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Scoping Guide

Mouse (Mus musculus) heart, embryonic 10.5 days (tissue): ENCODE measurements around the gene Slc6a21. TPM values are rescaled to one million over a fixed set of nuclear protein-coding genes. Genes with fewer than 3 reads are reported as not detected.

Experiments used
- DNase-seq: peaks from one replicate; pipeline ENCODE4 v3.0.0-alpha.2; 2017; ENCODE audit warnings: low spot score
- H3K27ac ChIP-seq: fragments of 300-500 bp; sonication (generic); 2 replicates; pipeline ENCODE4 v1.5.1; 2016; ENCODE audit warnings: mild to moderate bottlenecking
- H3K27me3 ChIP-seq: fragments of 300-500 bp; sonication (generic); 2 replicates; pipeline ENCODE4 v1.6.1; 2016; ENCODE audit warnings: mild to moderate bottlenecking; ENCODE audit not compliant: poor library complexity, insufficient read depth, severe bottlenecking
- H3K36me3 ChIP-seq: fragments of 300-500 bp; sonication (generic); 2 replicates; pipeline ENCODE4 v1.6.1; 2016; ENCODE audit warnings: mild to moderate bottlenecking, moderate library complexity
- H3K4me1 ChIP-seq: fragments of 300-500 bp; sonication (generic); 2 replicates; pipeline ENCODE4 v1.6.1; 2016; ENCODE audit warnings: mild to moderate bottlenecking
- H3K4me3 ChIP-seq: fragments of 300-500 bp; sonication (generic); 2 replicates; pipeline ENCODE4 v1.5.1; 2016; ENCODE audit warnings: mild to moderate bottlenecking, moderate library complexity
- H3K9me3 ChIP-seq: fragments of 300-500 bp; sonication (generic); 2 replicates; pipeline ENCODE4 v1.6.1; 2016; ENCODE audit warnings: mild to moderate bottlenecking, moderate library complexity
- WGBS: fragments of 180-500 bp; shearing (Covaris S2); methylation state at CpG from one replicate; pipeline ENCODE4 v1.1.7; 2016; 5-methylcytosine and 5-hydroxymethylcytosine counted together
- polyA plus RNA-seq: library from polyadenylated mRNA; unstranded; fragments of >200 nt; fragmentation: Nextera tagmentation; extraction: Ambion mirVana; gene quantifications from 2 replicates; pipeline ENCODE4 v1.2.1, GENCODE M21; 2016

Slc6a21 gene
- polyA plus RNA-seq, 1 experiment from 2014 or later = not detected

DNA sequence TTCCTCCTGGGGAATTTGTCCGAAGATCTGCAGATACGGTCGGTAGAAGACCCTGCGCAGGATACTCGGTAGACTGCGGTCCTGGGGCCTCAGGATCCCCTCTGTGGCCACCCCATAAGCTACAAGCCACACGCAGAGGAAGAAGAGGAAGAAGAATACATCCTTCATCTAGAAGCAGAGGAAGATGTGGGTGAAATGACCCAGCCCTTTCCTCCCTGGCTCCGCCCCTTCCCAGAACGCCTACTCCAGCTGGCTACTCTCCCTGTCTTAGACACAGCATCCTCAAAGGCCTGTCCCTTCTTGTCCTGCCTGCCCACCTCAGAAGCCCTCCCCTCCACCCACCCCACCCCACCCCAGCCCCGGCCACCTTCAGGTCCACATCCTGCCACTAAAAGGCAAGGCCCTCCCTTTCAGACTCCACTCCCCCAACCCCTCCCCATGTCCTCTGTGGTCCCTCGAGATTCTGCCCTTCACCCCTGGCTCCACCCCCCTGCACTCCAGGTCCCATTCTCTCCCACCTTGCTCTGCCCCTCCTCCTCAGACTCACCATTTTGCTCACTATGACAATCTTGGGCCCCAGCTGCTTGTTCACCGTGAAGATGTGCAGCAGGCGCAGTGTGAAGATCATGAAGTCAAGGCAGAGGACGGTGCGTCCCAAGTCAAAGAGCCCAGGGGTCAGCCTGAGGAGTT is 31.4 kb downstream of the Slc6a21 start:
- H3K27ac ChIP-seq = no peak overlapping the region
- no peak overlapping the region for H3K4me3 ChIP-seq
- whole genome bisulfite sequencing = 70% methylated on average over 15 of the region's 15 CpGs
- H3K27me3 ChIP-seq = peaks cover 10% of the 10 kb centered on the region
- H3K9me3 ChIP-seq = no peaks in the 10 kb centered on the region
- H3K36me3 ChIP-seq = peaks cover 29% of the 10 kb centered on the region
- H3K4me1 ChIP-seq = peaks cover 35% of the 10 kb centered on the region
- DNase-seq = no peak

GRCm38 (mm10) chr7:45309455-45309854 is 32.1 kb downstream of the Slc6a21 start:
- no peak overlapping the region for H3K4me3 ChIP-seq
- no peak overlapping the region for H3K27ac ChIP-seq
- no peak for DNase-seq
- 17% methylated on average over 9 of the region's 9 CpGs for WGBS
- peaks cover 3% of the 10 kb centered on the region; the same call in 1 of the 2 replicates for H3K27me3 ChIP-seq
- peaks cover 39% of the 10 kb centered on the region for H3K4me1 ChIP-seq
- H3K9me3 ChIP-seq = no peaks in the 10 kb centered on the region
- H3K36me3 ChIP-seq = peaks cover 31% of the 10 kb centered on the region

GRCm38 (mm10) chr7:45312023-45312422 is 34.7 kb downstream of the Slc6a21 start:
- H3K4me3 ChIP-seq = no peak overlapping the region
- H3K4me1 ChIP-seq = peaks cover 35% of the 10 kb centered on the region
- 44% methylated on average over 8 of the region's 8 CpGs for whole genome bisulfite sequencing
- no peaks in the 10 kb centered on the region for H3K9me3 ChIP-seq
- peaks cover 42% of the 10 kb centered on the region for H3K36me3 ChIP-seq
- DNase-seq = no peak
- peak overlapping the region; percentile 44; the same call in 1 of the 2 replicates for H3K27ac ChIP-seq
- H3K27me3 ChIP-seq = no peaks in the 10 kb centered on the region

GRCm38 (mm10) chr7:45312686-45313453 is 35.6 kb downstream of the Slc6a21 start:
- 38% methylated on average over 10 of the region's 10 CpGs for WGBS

Although the new Cybersecurity Maturity Model Certification (CMMC) Scoping Guides bring much needed clarification, specific aspects of these documents threaten to severely degrade Defense Industrial Base (DIB) security. The Department of Defence (DoD) has long recognized the need for a scoping guide to assist in bounding cyber compliance requirements under CMMC. In early December of 2021, the DoD published the first iteration of a scoping guide, but the professional community's reaction was largely nonplussed. “This is what we expected,” seems to be the general feeling. I believe there are some difficult points that must be addressed. This week one commenter said to me, “Sometimes people make things more difficult than they need to be — you’d be surprised how easy compliance can be with a little creativity.” In reality, I would be shocked to find compliance with this standard easy in any way. I am not trying to make things harder than they need to be. Rather, I am reading what the DoD has said, looking at multiple companies, and asking, “What will we have to do to comply? What will we have to do to pass an assessment?” From my perspective, this can be extremely challenging, and goes far beyond implementing moderate security requirements which every company should be incorporating, as is often touted as the intended effect of CMMC. Don’t get me wrong. The compliance standard is very necessary, and so are the assessments that go with it. But in this, we must have applied standards that do not create excessive barriers to compliance, and which do not force contractors to forgo real security in order to achieve compliant security. Very small changes in interpretation and enforcement approaches can have huge impacts. We do not want to force Organizations Seeking Certification (OSCs) to spend enormous amounts of time and money on things which fail to enhance security, in favor of enhancing the bureaucracy around security — or worse, which force OSCs to abandon effective security tools because they fail to feed the assessment bureaucracy. New Requirements Let’s discuss the new requirements detailed in the recent scoping guides. A number of professionals have noted, “There is nothing new here.” I disagree. The scoping guides carry with them new requirements for all DIB companies’ compliance programs. OSC’s, assessors, consultants, and others working inside the framework should be aware of them. Some of these additions makes a lot of sense, but it is still new work that OSC’s need to accomplish. The DoD has created CMMC asset categories and mandated that all contractor assets be divided into these bins. The definition of assets, which were formerly viewed as hardware and software under NIST standards, has been expanded. Assets now include, “Anything that has value to an organization, including, but not limited to, another organization, person, computing device, IT system, IT network, IT circuit, software (both an installed instance and a physical instance), virtual computing platform (common in cloud and virtualized computing), and related hardware (e.g., locks, cabinets, keyboards),” [NISTIR 7693, NISTIR 7694]. I did crib this specific definition from the CMMC Assessment Guide, which was published separately; however, the intent of the new scoping guides was clearly to apply the new, expanded definition. The new work for assets then includes: